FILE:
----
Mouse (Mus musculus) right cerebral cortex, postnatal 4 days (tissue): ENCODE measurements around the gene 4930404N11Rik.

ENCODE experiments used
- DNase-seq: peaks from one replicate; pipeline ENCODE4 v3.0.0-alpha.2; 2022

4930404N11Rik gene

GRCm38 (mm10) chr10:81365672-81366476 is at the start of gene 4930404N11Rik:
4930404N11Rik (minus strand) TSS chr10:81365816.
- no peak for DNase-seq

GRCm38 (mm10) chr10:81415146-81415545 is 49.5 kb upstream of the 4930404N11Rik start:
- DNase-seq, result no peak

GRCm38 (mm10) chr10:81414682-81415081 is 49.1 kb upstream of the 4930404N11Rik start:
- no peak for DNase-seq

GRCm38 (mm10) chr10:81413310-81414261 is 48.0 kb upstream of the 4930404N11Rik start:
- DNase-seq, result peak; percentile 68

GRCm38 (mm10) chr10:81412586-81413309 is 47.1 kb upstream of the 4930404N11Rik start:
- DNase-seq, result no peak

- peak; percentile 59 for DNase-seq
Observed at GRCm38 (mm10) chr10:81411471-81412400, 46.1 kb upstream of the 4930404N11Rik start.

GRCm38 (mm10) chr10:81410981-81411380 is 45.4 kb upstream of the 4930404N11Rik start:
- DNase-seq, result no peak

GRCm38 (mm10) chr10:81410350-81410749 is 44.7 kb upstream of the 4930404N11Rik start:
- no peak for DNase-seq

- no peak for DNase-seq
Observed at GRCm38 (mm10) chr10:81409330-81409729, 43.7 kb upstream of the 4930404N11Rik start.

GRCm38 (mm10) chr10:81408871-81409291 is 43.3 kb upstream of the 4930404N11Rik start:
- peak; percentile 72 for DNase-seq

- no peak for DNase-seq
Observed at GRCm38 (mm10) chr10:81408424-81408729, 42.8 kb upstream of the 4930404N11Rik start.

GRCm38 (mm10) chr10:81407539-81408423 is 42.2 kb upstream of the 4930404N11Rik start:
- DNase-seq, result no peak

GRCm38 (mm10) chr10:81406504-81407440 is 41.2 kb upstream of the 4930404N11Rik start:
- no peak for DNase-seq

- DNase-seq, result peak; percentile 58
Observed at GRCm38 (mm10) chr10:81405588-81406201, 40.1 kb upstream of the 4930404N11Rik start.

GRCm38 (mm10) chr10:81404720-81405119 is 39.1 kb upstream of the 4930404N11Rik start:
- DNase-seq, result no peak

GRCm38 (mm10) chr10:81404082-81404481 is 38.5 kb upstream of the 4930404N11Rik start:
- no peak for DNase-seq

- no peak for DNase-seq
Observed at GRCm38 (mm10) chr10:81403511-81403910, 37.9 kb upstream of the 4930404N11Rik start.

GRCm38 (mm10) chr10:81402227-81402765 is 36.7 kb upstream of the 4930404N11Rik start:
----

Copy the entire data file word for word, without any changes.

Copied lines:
Mouse (Mus musculus) right cerebral cortex, postnatal 4 days (tissue): ENCODE measurements around the gene 4930404N11Rik.

ENCODE experiments used
- DNase-seq: peaks from one replicate; pipeline ENCODE4 v3.0.0-alpha.2; 2022

4930404N11Rik gene

GRCm38 (mm10) chr10:81365672-81366476 is at the start of gene 4930404N11Rik:
4930404N11Rik (minus strand) TSS chr10:81365816.
- no peak for DNase-seq

GRCm38 (mm10) chr10:81415146-81415545 is 49.5 kb upstream of the 4930404N11Rik start:
- DNase-seq, result no peak

GRCm38 (mm10) chr10:81414682-81415081 is 49.1 kb upstream of the 4930404N11Rik start:
- no peak for DNase-seq

GRCm38 (mm10) chr10:81413310-81414261 is 48.0 kb upstream of the 4930404N11Rik start:
- DNase-seq, result peak; percentile 68

GRCm38 (mm10) chr10:81412586-81413309 is 47.1 kb upstream of the 4930404N11Rik start:
- DNase-seq, result no peak

- peak; percentile 59 for DNase-seq
Observed at GRCm38 (mm10) chr10:81411471-81412400, 46.1 kb upstream of the 4930404N11Rik start.

GRCm38 (mm10) chr10:81410981-81411380 is 45.4 kb upstream of the 4930404N11Rik start:
- DNase-seq, result no peak

GRCm38 (mm10) chr10:81410350-81410749 is 44.7 kb upstream of the 4930404N11Rik start:
- no peak for DNase-seq

- no peak for DNase-seq
Observed at GRCm38 (mm10) chr10:81409330-81409729, 43.7 kb upstream of the 4930404N11Rik start.

GRCm38 (mm10) chr10:81408871-81409291 is 43.3 kb upstream of the 4930404N11Rik start:
- peak; percentile 72 for DNase-seq

- no peak for DNase-seq
Observed at GRCm38 (mm10) chr10:81408424-81408729, 42.8 kb upstream of the 4930404N11Rik start.

GRCm38 (mm10) chr10:81407539-81408423 is 42.2 kb upstream of the 4930404N11Rik start:
- DNase-seq, result no peak

GRCm38 (mm10) chr10:81406504-81407440 is 41.2 kb upstream of the 4930404N11Rik start:
- no peak for DNase-seq

- DNase-seq, result peak; percentile 58
Observed at GRCm38 (mm10) chr10:81405588-81406201, 40.1 kb upstream of the 4930404N11Rik start.

GRCm38 (mm10) chr10:81404720-81405119 is 39.1 kb upstream of the 4930404N11Rik start:
- DNase-seq, result no peak

GRCm38 (mm10) chr10:81404082-81404481 is 38.5 kb upstream of the 4930404N11Rik start:
- no peak for DNase-seq

- no peak for DNase-seq
Observed at GRCm38 (mm10) chr10:81403511-81403910, 37.9 kb upstream of the 4930404N11Rik start.

GRCm38 (mm10) chr10:81402227-81402765 is 36.7 kb upstream of the 4930404N11Rik start: